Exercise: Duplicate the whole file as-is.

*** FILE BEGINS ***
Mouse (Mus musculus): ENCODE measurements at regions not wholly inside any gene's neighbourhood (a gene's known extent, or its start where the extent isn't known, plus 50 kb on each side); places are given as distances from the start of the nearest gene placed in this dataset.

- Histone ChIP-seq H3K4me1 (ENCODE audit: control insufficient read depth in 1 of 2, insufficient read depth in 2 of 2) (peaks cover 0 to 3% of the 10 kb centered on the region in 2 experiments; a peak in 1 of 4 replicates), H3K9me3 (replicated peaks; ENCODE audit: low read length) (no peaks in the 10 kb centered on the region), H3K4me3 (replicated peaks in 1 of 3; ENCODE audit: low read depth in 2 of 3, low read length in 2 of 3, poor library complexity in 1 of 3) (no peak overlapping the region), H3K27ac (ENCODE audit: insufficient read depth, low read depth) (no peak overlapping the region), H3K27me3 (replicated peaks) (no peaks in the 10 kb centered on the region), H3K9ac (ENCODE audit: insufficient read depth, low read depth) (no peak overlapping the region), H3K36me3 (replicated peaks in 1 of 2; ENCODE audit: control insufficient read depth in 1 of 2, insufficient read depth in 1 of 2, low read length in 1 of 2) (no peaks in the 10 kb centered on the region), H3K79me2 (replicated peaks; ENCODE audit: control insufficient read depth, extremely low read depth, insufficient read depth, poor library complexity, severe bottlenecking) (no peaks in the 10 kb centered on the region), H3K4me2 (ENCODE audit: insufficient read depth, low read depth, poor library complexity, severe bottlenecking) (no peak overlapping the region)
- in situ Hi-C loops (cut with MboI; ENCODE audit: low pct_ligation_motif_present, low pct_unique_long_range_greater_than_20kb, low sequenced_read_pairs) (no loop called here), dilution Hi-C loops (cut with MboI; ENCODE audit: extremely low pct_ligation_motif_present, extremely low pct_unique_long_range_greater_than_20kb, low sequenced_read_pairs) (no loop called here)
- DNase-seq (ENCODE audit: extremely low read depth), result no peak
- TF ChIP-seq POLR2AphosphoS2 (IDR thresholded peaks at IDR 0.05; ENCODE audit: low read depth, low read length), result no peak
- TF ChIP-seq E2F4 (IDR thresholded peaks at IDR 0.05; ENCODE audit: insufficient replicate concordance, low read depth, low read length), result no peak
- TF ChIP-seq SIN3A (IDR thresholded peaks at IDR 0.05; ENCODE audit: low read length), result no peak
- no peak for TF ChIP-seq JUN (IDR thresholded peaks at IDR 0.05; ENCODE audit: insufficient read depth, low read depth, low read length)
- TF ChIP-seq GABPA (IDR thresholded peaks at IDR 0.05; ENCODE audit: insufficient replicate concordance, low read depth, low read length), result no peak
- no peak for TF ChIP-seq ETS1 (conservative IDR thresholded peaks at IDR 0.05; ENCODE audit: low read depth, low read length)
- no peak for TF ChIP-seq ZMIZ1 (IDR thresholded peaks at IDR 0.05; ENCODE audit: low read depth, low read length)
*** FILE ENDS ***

Mouse (Mus musculus): ENCODE measurements at regions not wholly inside any gene's neighbourhood (a gene's known extent, or its start where the extent isn't known, plus 50 kb on each side); places are given as distances from the start of the nearest gene placed in this dataset.

- Histone ChIP-seq H3K4me1 (ENCODE audit: control insufficient read depth in 1 of 2, insufficient read depth in 2 of 2) (peaks cover 0 to 3% of the 10 kb centered on the region in 2 experiments; a peak in 1 of 4 replicates), H3K9me3 (replicated peaks; ENCODE audit: low read length) (no peaks in the 10 kb centered on the region), H3K4me3 (replicated peaks in 1 of 3; ENCODE audit: low read depth in 2 of 3, low read length in 2 of 3, poor library complexity in 1 of 3) (no peak overlapping the region), H3K27ac (ENCODE audit: insufficient read depth, low read depth) (no peak overlapping the region), H3K27me3 (replicated peaks) (no peaks in the 10 kb centered on the region), H3K9ac (ENCODE audit: insufficient read depth, low read depth) (no peak overlapping the region), H3K36me3 (replicated peaks in 1 of 2; ENCODE audit: control insufficient read depth in 1 of 2, insufficient read depth in 1 of 2, low read length in 1 of 2) (no peaks in the 10 kb centered on the region), H3K79me2 (replicated peaks; ENCODE audit: control insufficient read depth, extremely low read depth, insufficient read depth, poor library complexity, severe bottlenecking) (no peaks in the 10 kb centered on the region), H3K4me2 (ENCODE audit: insufficient read depth, low read depth, poor library complexity, severe bottlenecking) (no peak overlapping the region)
- in situ Hi-C loops (cut with MboI; ENCODE audit: low pct_ligation_motif_present, low pct_unique_long_range_greater_than_20kb, low sequenced_read_pairs) (no loop called here), dilution Hi-C loops (cut with MboI; ENCODE audit: extremely low pct_ligation_motif_present, extremely low pct_unique_long_range_greater_than_20kb, low sequenced_read_pairs) (no loop called here)
- DNase-seq (ENCODE audit: extremely low read depth), result no peak
- TF ChIP-seq POLR2AphosphoS2 (IDR thresholded peaks at IDR 0.05; ENCODE audit: low read depth, low read length), result no peak
- TF ChIP-seq E2F4 (IDR thresholded peaks at IDR 0.05; ENCODE audit: insufficient replicate concordance, low read depth, low read length), result no peak
- TF ChIP-seq SIN3A (IDR thresholded peaks at IDR 0.05; ENCODE audit: low read length), result no peak
- no peak for TF ChIP-seq JUN (IDR thresholded peaks at IDR 0.05; ENCODE audit: insufficient read depth, low read depth, low read length)
- TF ChIP-seq GABPA (IDR thresholded peaks at IDR 0.05; ENCODE audit: insufficient replicate concordance, low read depth, low read length), result no peak
- no peak for TF ChIP-seq ETS1 (conservative IDR thresholded peaks at IDR 0.05; ENCODE audit: low read depth, low read length)
- no peak for TF ChIP-seq ZMIZ1 (IDR thresholded peaks at IDR 0.05; ENCODE audit: low read depth, low read length)